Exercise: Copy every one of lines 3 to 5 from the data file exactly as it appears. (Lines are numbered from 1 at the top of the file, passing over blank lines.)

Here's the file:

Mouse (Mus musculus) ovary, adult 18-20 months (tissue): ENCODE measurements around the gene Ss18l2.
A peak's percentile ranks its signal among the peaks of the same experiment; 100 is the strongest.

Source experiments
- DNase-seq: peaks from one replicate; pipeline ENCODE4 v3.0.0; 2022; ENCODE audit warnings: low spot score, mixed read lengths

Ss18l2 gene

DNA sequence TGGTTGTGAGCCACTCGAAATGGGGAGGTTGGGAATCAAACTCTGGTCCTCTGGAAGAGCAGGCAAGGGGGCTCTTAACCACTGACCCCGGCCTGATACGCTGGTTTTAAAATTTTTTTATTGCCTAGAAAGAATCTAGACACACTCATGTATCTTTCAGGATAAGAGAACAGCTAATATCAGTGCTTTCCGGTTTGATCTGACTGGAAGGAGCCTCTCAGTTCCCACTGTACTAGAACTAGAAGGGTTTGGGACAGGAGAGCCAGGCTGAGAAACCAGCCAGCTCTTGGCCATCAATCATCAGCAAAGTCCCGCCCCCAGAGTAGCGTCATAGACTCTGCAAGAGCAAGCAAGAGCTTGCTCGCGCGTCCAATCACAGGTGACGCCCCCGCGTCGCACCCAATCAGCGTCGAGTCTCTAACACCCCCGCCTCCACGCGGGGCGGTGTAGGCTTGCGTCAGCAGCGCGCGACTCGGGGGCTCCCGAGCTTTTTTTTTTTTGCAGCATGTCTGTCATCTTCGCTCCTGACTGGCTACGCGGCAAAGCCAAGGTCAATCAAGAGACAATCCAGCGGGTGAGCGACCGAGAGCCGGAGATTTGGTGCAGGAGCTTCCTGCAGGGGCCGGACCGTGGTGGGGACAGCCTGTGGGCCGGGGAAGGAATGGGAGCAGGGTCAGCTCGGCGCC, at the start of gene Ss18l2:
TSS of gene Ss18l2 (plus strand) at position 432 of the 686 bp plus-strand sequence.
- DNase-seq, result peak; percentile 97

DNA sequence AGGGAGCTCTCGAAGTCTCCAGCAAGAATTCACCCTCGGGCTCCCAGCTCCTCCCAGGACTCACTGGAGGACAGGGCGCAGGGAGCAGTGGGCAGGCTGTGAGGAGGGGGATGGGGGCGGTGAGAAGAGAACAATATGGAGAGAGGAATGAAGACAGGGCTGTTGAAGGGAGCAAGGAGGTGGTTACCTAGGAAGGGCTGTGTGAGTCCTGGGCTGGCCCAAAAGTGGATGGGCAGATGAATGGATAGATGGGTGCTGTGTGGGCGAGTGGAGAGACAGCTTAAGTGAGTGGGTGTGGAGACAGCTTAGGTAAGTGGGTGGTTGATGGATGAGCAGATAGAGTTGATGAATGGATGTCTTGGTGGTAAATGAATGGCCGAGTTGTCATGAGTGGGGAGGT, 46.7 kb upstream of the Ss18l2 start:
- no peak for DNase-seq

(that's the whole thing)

Source experiments
- DNase-seq: peaks from one replicate; pipeline ENCODE4 v3.0.0; 2022; ENCODE audit warnings: low spot score, mixed read lengths

Ss18l2 gene